Scott Australian 24 Hour MTB Championships
The Scott Australian 24 Hour MTB Championships were held at Stromlo Forest Park in Canberra on 13-14th October.
Some 2,000 riders took part in this year’s Scott 24, with entries in 22 categories comprising male, female and mixed, solo, pairs, threes, fours, and six person teams.
Yet again Jason English dominated the solo male category, claiming his fifth consecutive title at this year’s event. He was pushed all the way this year by Euro champ Matt Page, just 22 minutes behind, and Andy Hall in third. Liz Smith rode an impressive race taking out the women’s solo title, followed by Philippa Rostan and Kate Penglase in third.
Its one thing to casually ride a bike up a mountain on a smooth bitumen surface, but quite another to race, in the rain, off road, in temps approaching zero, in the dead of night.
The CORC event management team headed up by Russ Baker and Sarah OCallaghan, have handling these events down to a fine art, consistently putting on spectacularly well run events making full use of the sensational facilities at Stromlo Forest Park. They will once again host the 24 Hour MTB World Championships in 2013 and have riders from across the globe take on our local heroes.
Course design this year incorporated the familiar hourglass loops diverging from the Toyota Transition zone. The Red and the Blue loops combined to provide a total 26km of trails, but a single 26km loop is a big call so two shorter laps made the course suitable for the mass of riders. It also meant riders would see more of the many trails Stromlo has to offer, and an increased distance between riders on the course which helps to maintain a steady flow of happy riders throughout.
The Le Mans style start for Blue Lap riders saw Rockstar rider, Dylan Cooper, reach his bike first and launch into a blistering first lap. Towards the end of it he was still in the lead — and hot on the heels of the motocross sweep, yelling at the rider to get out of the way!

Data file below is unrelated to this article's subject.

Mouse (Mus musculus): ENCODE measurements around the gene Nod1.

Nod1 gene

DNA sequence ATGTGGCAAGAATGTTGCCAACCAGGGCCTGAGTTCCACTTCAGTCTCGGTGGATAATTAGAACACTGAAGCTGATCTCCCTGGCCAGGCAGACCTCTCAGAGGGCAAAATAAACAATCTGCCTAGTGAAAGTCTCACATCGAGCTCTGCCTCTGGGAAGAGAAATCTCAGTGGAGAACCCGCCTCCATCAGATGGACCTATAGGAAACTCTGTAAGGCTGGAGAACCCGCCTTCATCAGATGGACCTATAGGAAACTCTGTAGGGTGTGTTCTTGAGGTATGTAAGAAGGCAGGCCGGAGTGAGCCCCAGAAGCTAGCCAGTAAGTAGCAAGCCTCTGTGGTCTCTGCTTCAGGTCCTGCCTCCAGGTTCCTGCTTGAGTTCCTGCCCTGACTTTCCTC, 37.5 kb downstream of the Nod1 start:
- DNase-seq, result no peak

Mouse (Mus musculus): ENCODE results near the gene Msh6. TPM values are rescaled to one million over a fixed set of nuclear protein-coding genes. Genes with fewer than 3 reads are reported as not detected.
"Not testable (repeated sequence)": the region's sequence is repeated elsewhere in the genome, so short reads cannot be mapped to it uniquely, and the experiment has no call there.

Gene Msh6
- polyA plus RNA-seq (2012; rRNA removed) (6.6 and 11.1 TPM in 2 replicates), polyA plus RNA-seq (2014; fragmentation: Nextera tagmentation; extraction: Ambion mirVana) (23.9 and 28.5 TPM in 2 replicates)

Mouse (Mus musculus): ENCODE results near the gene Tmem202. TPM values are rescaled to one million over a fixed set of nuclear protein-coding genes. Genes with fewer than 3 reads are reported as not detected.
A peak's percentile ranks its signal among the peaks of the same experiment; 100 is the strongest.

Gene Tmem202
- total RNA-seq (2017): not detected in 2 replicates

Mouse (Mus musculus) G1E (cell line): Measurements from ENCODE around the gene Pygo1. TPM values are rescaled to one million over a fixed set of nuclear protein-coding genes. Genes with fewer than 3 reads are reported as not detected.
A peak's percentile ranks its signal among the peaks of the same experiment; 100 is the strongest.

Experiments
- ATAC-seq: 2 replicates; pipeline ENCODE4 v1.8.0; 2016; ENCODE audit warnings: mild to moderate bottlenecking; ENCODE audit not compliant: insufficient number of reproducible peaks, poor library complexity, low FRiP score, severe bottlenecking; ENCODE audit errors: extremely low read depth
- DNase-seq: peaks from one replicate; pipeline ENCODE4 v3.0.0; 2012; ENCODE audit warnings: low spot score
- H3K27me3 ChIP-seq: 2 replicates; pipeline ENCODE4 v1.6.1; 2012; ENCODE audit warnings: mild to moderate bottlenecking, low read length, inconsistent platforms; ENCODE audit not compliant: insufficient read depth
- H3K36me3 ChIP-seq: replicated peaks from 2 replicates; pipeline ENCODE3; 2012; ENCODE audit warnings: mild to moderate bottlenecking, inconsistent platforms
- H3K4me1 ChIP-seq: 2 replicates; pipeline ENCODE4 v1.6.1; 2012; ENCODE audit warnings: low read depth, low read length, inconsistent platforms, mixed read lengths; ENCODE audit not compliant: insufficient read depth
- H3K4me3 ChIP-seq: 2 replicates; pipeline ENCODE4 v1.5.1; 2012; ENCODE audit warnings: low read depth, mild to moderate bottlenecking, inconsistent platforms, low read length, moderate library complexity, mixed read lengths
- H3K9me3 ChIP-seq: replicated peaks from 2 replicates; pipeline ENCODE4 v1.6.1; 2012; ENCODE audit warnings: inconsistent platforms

With plenty of rock garden, the Blue Lap made tyre damage and pinch flats a real possibility. Climbing wasn’t too tough for most of the lap except for the fire trail climb about 10ks in, which tested the fitness of every rider. Further adding to the difficulty, the course was wet in some places from showers in the previous week, but then a heavy downpour about 7pm on Saturday night made the trail around Holden’s Creek a swampy, energy sapping mess—if you were able to ride it at all.
Consensus from riders across the weekend clearly had the Red lap as favourite. Despite plenty of climbing at the start, the many switchbacks and then the free flowing swoopy City View, Skyline and the berms down through the Luge make this trail a winner.
The park was not always as you see it now. In 2001 the place was burnt out by devastating bushfires, destroying the area and surrounding suburbs. When the site was reopened there was no vegetation to be seen; just rocks, gravel and dirt. The miles of dusty windblown trails snaking around the exposed mountainside event centre shimmered beneath the blazing Canberra sun. It was hot, dry and uninviting. So much so, that many questioned whether the site could ever possibly succeed. The ensuing decade now sees the mountainside again covered with grass, wattle, shady eucalypts and pines, and answering with a resounding yes.